Craft Beer Movement Taking Root In China
on 08/11/11 at 3:04 pmBeer
Though its first modern brewery opened as early as 1903, until recent years beer culture in China started and ended with cheap, German-style light lagers. However, in the same way the tastes of many Chinese wine drinkers have progressed from inexpensive domestic plonk to high-priced imports, beer drinkers in China are becoming more receptive to the craft beer movement that has swept through North America and Europe over the last 30 years. With premium beer gaining a stronger foothold in cities like Shanghai and Beijing, domestic Chinese beer brands have even gotten in on the game, with Tsingtao launching its “Augerta” and “Yipin Pure” lines and Zhujiang taking a stab at Belgian-style witbier with “Supra White Beer.” Microbreweries, though, have until recently been largely absent from the China market, in stark contrast to Japan and Singapore.
But this, like everything in China, is changing quickly. Founded in 2008, Shanghai’s Boxing Cat Brewery is at the forefront of the Chinese craft beer scene, along with newer microbreweries like Beijing’s Great Leap Brewery and Slow Boat Brewery. To get a better sense of where China’s beer movement is and where it could be heading, Jing Daily recently sat down for a chat with Boxing Cat co-founder Lee Tseng and brewmaster Michael Jordan at the brewery’s Sinan Mansions location.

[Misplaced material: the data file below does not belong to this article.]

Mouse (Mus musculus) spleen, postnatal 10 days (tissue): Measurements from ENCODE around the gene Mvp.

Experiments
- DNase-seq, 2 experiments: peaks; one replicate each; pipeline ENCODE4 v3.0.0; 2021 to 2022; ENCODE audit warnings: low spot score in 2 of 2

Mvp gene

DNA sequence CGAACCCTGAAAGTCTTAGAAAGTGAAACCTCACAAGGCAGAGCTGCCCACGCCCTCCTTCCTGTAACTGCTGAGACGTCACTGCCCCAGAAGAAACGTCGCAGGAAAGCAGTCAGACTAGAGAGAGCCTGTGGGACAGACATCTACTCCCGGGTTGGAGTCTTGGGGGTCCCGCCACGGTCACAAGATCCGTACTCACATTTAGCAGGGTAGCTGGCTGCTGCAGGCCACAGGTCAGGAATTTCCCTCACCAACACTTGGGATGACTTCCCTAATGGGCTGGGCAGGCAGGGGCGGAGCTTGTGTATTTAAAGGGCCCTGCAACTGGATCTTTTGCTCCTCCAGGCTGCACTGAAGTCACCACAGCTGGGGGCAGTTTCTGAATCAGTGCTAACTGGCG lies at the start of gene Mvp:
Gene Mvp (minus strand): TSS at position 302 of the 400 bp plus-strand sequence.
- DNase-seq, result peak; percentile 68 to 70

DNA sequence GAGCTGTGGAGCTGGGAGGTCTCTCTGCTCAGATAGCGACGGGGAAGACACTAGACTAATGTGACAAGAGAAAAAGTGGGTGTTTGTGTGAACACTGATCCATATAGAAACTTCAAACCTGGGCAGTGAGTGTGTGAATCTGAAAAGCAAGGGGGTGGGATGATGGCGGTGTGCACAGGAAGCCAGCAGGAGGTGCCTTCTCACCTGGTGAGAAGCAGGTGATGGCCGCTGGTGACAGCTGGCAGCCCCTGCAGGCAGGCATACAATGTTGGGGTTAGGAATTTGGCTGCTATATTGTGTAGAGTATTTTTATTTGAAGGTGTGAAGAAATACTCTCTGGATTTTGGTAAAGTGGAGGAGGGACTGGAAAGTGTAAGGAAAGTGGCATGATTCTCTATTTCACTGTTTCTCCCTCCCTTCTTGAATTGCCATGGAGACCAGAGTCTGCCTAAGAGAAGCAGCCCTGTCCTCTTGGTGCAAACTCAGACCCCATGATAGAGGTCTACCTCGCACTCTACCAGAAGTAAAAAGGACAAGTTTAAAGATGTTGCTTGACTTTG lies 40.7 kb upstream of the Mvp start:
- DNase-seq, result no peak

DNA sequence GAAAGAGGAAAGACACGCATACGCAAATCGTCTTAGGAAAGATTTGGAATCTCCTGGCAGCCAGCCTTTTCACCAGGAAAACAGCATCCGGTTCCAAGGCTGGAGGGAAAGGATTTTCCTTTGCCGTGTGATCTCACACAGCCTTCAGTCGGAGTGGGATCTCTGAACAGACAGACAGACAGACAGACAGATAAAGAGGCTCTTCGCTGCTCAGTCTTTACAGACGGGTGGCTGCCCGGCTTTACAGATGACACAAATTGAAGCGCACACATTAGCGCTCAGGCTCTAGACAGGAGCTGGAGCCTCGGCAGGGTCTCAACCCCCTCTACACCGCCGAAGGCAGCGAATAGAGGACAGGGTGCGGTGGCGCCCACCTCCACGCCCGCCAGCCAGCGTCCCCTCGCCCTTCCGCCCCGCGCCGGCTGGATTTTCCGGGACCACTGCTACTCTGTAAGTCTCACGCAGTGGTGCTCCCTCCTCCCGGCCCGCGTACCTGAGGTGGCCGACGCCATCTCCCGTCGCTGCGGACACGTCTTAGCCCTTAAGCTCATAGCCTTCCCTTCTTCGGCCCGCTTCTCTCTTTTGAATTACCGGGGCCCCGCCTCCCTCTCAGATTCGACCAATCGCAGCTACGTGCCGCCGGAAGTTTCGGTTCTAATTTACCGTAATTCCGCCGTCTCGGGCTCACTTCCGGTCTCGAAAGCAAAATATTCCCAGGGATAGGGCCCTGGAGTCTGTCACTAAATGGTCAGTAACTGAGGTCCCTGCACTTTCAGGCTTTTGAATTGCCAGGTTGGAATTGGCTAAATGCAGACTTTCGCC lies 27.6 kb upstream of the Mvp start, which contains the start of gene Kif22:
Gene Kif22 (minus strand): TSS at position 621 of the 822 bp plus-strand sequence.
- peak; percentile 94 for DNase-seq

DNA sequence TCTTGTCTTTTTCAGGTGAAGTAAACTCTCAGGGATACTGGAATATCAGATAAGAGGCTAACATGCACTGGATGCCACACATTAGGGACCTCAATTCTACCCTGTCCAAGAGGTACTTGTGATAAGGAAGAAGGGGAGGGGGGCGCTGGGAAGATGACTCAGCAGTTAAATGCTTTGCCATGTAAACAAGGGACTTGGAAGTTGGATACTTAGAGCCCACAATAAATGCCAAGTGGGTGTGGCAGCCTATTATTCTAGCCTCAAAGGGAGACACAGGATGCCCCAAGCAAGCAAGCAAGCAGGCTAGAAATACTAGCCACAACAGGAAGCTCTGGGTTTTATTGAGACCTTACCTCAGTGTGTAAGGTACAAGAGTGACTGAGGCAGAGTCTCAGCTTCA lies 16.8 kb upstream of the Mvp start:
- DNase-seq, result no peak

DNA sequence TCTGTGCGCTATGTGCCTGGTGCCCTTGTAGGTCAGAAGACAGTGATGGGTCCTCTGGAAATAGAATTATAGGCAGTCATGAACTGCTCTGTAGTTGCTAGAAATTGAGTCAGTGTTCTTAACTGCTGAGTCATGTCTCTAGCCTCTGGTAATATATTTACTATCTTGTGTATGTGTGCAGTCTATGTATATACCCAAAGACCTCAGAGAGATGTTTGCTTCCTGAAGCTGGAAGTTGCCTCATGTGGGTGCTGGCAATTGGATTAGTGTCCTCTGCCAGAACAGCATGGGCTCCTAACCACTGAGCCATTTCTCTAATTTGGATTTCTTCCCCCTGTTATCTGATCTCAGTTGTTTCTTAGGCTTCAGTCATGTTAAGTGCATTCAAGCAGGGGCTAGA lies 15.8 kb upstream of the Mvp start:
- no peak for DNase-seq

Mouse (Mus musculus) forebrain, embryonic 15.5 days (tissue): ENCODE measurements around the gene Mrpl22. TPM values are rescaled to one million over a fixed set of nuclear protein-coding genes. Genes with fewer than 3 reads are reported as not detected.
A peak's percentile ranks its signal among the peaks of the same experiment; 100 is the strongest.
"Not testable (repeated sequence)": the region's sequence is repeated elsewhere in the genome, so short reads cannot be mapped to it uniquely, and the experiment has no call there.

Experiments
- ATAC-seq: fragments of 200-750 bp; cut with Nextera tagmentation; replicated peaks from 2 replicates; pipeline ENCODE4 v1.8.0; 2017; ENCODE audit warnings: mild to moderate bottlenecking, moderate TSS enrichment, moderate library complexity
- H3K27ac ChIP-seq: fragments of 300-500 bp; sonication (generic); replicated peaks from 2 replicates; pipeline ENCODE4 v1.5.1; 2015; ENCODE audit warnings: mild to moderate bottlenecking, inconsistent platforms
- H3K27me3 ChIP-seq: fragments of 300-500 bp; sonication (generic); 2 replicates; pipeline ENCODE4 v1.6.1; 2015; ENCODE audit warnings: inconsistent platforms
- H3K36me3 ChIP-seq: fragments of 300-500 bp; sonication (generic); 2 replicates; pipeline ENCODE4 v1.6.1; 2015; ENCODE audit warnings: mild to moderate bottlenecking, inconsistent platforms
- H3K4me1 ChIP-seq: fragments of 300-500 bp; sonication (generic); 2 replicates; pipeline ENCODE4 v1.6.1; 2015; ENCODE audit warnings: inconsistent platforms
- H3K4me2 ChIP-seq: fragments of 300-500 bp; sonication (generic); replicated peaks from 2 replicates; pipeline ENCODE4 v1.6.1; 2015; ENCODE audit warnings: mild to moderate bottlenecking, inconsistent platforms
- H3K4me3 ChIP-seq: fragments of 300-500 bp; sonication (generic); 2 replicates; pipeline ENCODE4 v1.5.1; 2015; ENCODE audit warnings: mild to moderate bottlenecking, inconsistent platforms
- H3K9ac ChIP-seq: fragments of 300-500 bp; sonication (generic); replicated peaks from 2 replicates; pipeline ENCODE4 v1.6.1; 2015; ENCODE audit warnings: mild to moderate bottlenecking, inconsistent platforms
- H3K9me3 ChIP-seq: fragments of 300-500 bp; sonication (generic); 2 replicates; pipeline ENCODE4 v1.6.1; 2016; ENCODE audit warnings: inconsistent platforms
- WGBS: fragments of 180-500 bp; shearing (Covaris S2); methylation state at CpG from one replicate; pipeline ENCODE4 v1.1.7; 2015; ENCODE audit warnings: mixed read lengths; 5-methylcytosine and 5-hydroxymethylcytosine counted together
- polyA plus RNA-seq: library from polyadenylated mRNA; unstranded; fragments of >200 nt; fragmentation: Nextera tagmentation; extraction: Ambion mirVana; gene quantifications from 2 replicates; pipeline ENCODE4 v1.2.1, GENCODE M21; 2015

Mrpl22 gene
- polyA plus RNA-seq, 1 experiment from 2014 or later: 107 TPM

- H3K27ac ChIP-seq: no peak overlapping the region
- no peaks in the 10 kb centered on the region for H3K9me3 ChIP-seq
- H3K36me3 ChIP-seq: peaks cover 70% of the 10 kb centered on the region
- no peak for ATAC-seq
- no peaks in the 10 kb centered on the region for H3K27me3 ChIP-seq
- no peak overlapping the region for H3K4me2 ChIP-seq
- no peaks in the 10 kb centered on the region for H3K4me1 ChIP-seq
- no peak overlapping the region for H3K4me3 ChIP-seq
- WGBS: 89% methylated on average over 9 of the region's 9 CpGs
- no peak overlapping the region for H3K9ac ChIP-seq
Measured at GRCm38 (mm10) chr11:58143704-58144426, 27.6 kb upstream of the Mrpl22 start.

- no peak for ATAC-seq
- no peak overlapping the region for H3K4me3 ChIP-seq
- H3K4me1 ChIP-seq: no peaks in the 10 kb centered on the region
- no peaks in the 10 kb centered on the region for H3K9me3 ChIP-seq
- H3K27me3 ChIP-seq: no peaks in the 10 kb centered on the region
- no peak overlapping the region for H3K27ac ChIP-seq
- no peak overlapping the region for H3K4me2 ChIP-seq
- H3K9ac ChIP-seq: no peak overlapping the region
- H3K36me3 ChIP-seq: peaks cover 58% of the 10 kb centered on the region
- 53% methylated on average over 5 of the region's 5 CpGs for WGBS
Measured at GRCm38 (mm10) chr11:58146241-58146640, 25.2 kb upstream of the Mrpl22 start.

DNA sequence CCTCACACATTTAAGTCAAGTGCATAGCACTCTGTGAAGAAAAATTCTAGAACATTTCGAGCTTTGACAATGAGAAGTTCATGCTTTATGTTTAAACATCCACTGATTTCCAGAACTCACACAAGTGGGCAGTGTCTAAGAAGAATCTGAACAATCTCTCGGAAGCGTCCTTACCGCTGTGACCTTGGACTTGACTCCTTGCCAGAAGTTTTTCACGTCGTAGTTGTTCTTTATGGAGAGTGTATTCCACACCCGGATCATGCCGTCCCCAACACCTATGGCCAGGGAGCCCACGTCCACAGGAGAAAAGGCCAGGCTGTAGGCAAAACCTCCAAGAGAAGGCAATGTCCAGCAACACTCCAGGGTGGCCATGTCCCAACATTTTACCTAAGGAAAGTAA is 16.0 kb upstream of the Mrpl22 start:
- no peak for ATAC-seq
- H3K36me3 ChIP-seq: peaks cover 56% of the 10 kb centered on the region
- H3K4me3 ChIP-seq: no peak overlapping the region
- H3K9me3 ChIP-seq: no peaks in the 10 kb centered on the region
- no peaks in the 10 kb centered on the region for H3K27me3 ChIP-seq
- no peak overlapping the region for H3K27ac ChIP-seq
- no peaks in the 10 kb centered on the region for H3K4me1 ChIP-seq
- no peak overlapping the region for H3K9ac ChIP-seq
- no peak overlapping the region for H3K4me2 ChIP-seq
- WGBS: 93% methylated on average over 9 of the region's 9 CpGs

Jing Daily (JD): Can you say a little bit about the concept behind Boxing Cat Brewery?
Lee Tseng (LT): The first Boxing Cat Brewery opened in April 2008. The main concept behind the Boxing Cat is we wanted to really introduce craft beer, which was at that time almost nonexistent, to the Chinese market. The country itself was, and still is, more entrenched in German beer culture than any other culture. Over the past three years, since we started, a movement has started in a sense, as we’ve brought in craft beer culture and more premium beer importers, mostly Belgian, have come here.